ABSTRACT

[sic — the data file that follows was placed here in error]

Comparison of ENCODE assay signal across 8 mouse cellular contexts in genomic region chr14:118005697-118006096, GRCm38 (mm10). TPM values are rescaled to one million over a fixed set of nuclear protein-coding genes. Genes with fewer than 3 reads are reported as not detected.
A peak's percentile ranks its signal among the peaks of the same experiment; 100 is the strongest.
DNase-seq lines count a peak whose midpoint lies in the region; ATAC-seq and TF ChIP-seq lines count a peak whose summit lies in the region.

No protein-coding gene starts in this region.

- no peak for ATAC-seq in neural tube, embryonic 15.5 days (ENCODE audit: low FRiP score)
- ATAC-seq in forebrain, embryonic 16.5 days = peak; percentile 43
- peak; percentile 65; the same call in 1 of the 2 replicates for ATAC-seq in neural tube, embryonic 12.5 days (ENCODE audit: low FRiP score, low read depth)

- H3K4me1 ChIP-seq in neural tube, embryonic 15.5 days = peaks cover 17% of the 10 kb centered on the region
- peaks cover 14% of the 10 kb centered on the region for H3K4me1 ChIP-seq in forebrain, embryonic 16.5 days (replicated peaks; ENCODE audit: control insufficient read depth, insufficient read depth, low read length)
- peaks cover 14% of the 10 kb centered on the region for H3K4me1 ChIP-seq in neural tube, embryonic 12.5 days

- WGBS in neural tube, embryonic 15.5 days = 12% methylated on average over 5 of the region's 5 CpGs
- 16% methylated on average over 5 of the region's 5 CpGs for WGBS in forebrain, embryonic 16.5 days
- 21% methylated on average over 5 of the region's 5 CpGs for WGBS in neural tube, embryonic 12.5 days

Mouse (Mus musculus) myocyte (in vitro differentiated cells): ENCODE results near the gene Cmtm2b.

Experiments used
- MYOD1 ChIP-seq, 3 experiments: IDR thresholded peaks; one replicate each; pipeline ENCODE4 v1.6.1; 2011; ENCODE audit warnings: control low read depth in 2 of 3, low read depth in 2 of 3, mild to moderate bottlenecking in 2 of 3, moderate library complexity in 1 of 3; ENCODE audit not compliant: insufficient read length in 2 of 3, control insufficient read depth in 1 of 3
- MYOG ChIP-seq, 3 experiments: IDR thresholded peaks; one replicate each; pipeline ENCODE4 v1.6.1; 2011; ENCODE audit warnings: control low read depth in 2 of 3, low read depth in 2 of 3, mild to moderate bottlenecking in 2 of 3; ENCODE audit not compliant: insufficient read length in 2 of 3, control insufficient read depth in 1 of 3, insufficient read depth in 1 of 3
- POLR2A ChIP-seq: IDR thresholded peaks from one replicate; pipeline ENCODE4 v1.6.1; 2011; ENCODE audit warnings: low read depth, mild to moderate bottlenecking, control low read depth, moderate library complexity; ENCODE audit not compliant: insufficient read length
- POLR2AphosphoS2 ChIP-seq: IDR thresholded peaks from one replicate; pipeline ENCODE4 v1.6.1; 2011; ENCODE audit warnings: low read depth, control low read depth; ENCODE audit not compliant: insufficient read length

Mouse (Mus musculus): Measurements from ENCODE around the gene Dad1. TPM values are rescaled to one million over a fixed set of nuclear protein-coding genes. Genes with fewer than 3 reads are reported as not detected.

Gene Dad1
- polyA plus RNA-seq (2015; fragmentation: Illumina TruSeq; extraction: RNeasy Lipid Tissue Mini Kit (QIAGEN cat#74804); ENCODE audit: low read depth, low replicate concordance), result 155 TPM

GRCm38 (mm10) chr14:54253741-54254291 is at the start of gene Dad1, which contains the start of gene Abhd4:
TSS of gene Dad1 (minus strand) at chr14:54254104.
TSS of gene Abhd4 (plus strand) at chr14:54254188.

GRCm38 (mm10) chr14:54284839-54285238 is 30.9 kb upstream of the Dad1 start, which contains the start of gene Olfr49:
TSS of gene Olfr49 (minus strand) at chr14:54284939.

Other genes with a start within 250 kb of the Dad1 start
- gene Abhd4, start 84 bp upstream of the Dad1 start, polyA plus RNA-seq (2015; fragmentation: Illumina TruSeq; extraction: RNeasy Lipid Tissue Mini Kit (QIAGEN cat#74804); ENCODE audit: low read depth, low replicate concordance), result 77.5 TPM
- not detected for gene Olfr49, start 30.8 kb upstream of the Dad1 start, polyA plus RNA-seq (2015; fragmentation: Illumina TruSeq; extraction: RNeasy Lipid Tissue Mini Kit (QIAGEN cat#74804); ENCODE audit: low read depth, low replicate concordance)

The chemical elements are commonly classified into metals, metalloids, and non-metals. There are differences of opinion on which elements should be called “heavy metals” as well as metalloids. Metalloids like arsenic and antimony, non-metals like selenium, and light metals like aluminum and beryllium are often included as heavy metals in many publications, creating confusion. Various criteria such as density, atomic weight, or relative atomic mass, or even atomic number, have been used to designate heavy metals without consistency. The term “trace metals” is also loosely used. To do away with these inconsistencies, it was proposed to classify the metals into Class A, Class B, and borderline elements. However, it is difficult to discontinue the use of the term heavy metals because of its extensive use in scientific literature, policy, and regulations. Nevertheless, several authors opposed the use of the term heavy metals, which could be simply called metals or metalloids, as the case may be. A recent scheme has suggested the use of heavy metals as a generic term to be applied to elements that satisfy the three criteria of being a metal, having an atomic number of greater than 20, and a density greater than 5 g cm–3.